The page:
Why Apple lags behind in the foldable device race

Why Apple lags behind in the foldable device race

A dozen companies have announced that they’re working on a foldable phone or foldable display. Among them, some of the biggest names in the mobile industry such as Samsung, Huawei, Lenovo and Xiaomi. But one company is missing from this list: Apple.

The richest, most valuable company in the world doesn’t seem to have any concrete plans to step in the flexible display game anytime soon. Apart from a few patents that have been published, there are no signs that the tech giant from Cupertino is working on flexible electronics. Apple news site MacRumors wrote that Apple is cooperating with LG to start developing a foldable OLED display for a future iPhone, but these rumours were unconfirmed by Apple. Are they lagging behind, or are they working in secret on a device that transforms an iPhone into an iPad on the fly?

Universal apps

Software-wise Apple has everything in place. Apple has encouraged developers since the introduction of the iPad to make ‘universal’ apps, which scale the user-interface on the fly when run on an iPhone or iPad. Their own apps act accordingly. A foldable device could run these apps without any adaptations. When folded open, the iPad version of the app runs. When folded to a smaller size, the iPhone version runs.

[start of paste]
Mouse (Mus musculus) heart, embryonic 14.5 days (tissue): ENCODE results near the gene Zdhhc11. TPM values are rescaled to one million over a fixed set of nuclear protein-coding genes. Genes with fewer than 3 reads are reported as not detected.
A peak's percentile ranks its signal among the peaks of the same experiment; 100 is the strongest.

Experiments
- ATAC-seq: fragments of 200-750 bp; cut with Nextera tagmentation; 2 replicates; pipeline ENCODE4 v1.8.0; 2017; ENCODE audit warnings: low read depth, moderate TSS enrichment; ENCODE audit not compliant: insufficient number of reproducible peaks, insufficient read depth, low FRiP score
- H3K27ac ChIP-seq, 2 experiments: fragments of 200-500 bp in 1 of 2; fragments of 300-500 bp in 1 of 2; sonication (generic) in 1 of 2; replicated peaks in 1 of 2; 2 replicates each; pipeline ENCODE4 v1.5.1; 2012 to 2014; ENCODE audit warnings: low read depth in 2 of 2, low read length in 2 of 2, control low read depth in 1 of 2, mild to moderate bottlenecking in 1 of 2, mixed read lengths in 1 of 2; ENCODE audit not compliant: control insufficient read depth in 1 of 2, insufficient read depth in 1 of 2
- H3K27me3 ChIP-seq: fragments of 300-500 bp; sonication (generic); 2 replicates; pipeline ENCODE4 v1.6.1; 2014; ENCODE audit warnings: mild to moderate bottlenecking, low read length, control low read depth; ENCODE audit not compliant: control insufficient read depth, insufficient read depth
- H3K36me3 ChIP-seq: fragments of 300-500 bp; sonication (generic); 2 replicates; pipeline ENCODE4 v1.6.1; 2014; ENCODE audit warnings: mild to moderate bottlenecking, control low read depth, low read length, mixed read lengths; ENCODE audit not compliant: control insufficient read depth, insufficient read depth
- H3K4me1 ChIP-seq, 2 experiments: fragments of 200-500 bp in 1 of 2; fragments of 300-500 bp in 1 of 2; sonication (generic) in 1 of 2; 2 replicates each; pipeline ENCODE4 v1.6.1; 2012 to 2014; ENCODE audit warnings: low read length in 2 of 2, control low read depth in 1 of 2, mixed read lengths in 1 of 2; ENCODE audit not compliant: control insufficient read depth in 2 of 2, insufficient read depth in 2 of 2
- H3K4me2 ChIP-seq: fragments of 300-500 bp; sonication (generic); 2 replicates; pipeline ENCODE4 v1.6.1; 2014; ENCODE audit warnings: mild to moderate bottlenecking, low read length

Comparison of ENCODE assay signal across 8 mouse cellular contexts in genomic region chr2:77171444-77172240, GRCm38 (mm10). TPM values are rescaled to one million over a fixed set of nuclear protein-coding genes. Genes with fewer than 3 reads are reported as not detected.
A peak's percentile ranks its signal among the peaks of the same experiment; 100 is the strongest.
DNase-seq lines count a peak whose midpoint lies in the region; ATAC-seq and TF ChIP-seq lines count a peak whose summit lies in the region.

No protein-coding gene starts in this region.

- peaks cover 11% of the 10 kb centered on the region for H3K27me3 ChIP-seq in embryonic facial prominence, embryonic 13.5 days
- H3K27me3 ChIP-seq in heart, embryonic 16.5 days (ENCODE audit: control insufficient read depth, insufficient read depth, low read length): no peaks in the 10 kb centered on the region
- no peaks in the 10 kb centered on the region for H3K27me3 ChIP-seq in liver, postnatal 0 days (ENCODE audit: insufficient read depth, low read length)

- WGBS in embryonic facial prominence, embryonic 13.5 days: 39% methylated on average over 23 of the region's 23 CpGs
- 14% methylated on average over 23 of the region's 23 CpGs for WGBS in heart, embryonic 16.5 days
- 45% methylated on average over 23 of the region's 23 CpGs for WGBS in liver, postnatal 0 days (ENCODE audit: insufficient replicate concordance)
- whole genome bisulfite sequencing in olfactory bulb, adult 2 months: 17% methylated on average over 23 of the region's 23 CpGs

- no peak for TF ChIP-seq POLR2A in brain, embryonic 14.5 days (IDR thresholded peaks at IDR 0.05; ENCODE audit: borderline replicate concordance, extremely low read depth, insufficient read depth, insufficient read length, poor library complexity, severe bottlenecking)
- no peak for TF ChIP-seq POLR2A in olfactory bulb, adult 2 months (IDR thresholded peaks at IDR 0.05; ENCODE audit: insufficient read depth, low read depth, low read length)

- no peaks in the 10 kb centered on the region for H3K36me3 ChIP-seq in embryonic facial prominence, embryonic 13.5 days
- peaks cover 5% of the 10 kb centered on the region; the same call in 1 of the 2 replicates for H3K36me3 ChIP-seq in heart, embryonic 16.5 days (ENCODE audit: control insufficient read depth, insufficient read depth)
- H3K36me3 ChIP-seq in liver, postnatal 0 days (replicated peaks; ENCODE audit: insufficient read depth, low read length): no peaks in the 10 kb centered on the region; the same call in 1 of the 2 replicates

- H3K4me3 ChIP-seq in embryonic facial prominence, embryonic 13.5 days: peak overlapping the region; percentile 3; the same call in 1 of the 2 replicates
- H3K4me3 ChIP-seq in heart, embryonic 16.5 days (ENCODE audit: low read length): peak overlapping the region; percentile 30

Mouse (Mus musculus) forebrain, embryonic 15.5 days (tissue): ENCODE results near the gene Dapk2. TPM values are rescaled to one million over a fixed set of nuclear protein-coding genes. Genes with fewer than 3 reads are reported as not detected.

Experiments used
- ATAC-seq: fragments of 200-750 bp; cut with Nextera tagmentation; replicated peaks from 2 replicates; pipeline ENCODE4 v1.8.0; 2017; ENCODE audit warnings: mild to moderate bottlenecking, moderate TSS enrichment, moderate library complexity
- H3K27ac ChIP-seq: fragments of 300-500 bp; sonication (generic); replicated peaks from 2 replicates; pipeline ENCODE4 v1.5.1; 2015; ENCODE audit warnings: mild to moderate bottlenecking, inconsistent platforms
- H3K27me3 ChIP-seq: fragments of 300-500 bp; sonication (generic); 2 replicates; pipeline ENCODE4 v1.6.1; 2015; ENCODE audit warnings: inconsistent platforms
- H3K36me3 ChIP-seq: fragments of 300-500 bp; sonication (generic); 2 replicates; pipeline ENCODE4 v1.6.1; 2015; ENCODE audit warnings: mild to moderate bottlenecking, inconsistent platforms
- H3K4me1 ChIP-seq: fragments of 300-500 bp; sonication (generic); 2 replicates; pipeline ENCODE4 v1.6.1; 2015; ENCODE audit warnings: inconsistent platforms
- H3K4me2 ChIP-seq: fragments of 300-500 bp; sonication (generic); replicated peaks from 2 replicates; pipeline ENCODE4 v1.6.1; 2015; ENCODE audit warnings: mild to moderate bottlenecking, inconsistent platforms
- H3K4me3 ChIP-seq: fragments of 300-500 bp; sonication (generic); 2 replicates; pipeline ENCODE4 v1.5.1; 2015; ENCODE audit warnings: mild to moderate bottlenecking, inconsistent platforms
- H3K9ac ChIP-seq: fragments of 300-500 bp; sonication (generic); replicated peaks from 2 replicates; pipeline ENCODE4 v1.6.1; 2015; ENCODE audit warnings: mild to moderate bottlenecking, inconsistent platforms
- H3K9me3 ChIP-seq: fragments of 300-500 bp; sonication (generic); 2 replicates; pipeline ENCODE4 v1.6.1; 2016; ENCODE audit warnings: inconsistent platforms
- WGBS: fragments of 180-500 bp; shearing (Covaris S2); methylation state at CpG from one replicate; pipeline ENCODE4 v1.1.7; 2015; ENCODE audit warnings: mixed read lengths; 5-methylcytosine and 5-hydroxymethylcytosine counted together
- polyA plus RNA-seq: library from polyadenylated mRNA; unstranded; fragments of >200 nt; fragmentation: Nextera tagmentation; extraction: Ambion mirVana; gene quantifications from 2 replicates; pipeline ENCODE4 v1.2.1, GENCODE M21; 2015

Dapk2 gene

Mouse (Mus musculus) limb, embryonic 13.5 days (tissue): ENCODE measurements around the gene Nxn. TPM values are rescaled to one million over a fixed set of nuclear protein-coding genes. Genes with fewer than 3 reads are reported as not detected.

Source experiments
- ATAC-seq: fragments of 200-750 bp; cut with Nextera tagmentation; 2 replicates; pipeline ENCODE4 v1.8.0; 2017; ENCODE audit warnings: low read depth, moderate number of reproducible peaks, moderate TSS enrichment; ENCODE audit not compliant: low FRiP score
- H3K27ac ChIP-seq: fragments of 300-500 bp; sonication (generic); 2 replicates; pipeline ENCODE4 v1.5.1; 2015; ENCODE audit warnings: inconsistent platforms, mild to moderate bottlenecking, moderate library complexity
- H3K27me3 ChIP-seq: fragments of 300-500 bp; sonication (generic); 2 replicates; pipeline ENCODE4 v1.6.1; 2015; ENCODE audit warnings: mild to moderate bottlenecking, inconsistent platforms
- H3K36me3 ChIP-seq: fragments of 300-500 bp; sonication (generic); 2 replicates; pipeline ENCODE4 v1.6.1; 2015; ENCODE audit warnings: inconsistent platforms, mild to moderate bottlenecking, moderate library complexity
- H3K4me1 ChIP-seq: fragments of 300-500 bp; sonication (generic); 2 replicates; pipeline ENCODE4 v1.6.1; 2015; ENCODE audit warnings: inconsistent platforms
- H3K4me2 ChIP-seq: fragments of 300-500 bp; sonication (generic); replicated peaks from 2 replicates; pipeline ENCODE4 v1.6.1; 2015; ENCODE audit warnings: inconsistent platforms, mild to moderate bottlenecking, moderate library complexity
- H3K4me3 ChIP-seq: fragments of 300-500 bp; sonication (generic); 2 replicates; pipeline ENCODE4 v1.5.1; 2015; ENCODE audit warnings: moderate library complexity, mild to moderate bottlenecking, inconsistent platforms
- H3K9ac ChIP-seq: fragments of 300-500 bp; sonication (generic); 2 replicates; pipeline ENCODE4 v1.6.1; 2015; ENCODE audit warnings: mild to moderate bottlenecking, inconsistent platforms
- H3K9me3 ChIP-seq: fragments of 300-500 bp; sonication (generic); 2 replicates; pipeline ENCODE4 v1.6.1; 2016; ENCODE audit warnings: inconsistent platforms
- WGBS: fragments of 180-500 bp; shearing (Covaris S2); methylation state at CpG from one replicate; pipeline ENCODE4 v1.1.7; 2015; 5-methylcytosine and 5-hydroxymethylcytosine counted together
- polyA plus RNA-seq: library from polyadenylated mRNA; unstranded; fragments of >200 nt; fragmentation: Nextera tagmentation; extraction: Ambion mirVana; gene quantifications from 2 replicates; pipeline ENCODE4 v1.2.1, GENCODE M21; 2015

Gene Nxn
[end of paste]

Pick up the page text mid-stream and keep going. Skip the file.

Apple is notoriously secretive about their future plans and development. They don’t announce devices until they’re available to buy. Their publicity policies and non-disclosure agreements are the strictest in the business and leaking internal information will get you fired immediately. That hasn’t prevented sources in the past to leak new iPhones, iPads and Apple Watches. In the case of foldable devices, no such leak has happened. Which can mean two things: no such device is in development, or they are working on it but they’ve managed to keep the lid tighter than ever.

No own display factories

There’s one major limiting factor for Apple: they have always sourced their displays from other vendors, such as Samsung and LG. Apple does not have their own display factories or R&D facilities. Tim Cook’s company depends on the goodwill of other companies to provide them with the key technology for flexible devices. But Samsung and LG have their own handset business, they compete directly with Apple. Why should they license their latest technology and offer their limited production capacity to Apple?

Apple may turn to other display producing companies who don’t have their own handset business, such as BOE or Tianma, but the question remains whether they can scale up production fast enough to meet the undoubtedly large demand for an ‘iPhone F’, or whatever it will be called. We’ll have to wait and see. Apple aficionados can’t wait to get their hands on such a device, judging by the reactions to Xiaomi’s prototype revealed earlier this week.

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